The UN has called on the Ethiopian government to release a British father of three held in a secret location in Ethiopia.
A new opinion from experts at the UN Human Rights Council orders the Ethiopian government to release and compensate Andargachew ‘Andy’ Tsege, from London, who was abducted at a Yemeni airport and rendered to Ethiopia in June 2014. Mr Tsege – a prominent critic of rights abuses in Ethiopia – has been held for the past year in an undisclosed location, and has been prevented from contact with a lawyer, his family, and British consular officials. The Ethiopian authorities have aired several videos of Mr Tsege in detention in which he appears gaunt and disoriented, sparking fears that he is being tortured. Mr Tsege has not been informed of any charges against him in the year since he was rendered, but appears to face a death sentence handed down in absentia in 2009 in relation to his political activities.
The opinion of the Human Rights Council experts, revealed today, finds that Mr Tsege is being detained “on the basis of his political convictions” and should be freed without delay. It adds there is “reliable evidence” that he is being physically abused, and that his rendition to Ethiopia involved “several violations of international law.” The intervention follows the publication of a recent letter to Ethiopian diplomats from the UN’s human rights Special Rapporteurs, in which they expressed “grave concern” over Mr Tsege’s rendition and torture.
Though the UK Foreign Secretary, Philip Hammond, said recently that Mr Tsege’s detention “risked undermining” the UK’s relationship with Ethiopia, he has thus far failed to ask for Mr Tsege’s return, instead focusing (unsuccessfully) on securing ‘consular access’ and ‘due process’. However, internal Foreign Office emails recently obtained by human rights organization Reprieve – which is assisting Mr Tsege’s family – show UK diplomats privately discussing how Mr Tsege faces a “real risk of torture”, and saying no legal basis has been provided for his detention. More recent correspondence reveals a Foreign Office view that the Ethiopian government is being “obdurate”.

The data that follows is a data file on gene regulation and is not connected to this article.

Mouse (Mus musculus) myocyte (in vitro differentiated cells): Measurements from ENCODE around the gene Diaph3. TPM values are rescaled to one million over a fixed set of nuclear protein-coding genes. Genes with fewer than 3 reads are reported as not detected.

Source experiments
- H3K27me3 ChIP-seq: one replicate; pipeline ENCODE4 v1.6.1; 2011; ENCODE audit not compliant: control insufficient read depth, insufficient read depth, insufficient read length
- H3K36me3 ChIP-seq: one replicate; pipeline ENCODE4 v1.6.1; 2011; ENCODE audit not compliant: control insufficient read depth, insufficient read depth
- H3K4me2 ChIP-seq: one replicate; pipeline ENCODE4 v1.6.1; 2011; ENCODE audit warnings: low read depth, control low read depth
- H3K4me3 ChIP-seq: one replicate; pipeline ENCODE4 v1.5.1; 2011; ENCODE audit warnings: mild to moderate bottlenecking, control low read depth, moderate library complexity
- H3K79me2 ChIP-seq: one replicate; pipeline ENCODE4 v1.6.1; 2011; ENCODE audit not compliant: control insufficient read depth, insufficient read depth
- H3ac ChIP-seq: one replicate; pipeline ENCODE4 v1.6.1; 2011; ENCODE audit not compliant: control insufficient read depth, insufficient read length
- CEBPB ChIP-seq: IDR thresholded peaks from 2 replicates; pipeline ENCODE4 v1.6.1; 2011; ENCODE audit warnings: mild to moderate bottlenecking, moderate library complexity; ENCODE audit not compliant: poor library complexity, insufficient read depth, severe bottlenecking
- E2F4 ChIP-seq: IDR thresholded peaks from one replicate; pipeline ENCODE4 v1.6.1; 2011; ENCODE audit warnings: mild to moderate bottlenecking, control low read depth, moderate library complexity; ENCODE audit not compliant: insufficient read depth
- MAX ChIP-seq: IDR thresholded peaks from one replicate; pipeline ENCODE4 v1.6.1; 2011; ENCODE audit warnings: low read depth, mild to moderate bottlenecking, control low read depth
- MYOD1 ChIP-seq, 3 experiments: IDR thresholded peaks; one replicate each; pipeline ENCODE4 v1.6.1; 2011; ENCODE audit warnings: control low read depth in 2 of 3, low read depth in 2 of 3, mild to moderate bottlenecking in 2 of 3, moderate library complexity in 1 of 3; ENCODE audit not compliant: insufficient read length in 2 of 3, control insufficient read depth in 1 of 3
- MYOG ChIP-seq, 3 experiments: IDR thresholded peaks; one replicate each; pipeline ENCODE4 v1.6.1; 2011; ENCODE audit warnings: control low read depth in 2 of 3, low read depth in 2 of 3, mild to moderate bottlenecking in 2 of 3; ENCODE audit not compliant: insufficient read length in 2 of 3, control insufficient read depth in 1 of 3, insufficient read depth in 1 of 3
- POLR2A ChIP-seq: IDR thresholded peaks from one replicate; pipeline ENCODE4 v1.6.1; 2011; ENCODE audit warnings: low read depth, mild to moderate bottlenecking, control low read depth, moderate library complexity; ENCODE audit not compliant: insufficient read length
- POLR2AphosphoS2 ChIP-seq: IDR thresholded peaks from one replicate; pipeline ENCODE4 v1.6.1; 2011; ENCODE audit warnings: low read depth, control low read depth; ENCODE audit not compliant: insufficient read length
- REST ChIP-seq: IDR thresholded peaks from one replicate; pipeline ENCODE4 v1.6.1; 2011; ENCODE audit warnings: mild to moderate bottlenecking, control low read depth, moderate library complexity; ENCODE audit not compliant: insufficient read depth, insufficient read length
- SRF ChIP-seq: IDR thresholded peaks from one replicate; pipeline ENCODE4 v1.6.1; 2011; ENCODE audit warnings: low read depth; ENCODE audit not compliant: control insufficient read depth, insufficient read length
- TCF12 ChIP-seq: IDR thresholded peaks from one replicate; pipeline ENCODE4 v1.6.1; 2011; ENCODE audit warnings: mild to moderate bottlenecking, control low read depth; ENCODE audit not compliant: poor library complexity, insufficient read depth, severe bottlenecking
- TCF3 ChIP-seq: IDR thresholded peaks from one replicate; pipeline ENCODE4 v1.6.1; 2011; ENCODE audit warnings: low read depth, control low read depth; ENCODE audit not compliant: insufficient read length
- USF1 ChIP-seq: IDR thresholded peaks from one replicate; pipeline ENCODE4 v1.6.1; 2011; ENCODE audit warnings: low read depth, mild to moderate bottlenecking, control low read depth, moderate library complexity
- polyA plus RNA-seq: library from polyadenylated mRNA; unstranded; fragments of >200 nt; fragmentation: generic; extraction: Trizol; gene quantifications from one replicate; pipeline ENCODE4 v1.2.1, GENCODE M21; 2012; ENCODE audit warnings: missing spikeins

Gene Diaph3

Several MPs have raised Mr Tsege’s case in Parliament over the past few days, with one asking “what steps the Government plans to take to ensure Mr Tsege's return home.”
Maya Foa, head of the death penalty team at Reprieve, said: “It’s been over a year since Andy Tsege was forcibly taken to Ethiopia, in a kidnapping operation that UK officials admit was unlawful. Sentenced to death in absentia for the ‘crime’ of his political opinions, he has now been held in solitary confinement – itself a form of torture – for 13 months. He has been denied proper consular access, ‘interrogated’ for months on end, paraded on Ethiopian State television, and refused any meaningful contact with the outside world or his family in London. The UN is right to be taking action and demanding Andy's immediate release from his unlawful detention. The UK’s refusal to do the same is an unacceptable abdication of responsibility to one of its citizens. Philip Hammond should do what's right for this British father of three, and request his release immediately.”
Source: Reprieve, July 3, 2015
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